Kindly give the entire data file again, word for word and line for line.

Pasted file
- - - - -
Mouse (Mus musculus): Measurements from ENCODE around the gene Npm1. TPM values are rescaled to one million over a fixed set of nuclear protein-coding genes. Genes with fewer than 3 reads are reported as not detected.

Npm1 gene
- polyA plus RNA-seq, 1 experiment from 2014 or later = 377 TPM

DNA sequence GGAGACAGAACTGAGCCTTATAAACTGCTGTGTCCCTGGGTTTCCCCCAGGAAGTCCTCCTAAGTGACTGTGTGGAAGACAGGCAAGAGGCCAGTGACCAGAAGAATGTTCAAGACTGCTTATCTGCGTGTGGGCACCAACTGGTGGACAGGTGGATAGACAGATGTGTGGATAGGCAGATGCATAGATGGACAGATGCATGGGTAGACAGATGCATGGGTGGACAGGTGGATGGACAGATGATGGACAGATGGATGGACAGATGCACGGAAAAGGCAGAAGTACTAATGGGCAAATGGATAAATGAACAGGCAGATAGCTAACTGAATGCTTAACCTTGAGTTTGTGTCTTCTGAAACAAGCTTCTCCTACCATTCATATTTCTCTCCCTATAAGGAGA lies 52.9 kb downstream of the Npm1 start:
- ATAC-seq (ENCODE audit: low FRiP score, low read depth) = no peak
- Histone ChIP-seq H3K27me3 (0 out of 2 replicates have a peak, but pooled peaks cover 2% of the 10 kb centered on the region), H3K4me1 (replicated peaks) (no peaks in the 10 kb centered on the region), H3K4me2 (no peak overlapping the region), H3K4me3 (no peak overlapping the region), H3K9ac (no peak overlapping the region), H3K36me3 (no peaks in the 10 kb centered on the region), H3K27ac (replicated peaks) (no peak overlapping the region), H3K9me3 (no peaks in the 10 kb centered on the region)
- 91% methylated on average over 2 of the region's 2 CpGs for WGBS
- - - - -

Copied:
Mouse (Mus musculus): Measurements from ENCODE around the gene Npm1. TPM values are rescaled to one million over a fixed set of nuclear protein-coding genes. Genes with fewer than 3 reads are reported as not detected.

Npm1 gene
- polyA plus RNA-seq, 1 experiment from 2014 or later = 377 TPM

DNA sequence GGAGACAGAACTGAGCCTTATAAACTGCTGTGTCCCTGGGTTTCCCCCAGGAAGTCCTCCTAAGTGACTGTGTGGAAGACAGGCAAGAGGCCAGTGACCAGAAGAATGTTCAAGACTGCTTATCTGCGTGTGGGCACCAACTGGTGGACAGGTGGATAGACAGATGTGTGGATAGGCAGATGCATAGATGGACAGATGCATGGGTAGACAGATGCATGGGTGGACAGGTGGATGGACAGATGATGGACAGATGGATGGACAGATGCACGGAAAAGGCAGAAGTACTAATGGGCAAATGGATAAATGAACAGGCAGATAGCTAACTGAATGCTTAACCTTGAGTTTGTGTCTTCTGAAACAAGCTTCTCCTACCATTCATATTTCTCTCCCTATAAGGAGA lies 52.9 kb downstream of the Npm1 start:
- ATAC-seq (ENCODE audit: low FRiP score, low read depth) = no peak
- Histone ChIP-seq H3K27me3 (0 out of 2 replicates have a peak, but pooled peaks cover 2% of the 10 kb centered on the region), H3K4me1 (replicated peaks) (no peaks in the 10 kb centered on the region), H3K4me2 (no peak overlapping the region), H3K4me3 (no peak overlapping the region), H3K9ac (no peak overlapping the region), H3K36me3 (no peaks in the 10 kb centered on the region), H3K27ac (replicated peaks) (no peak overlapping the region), H3K9me3 (no peaks in the 10 kb centered on the region)
- 91% methylated on average over 2 of the region's 2 CpGs for WGBS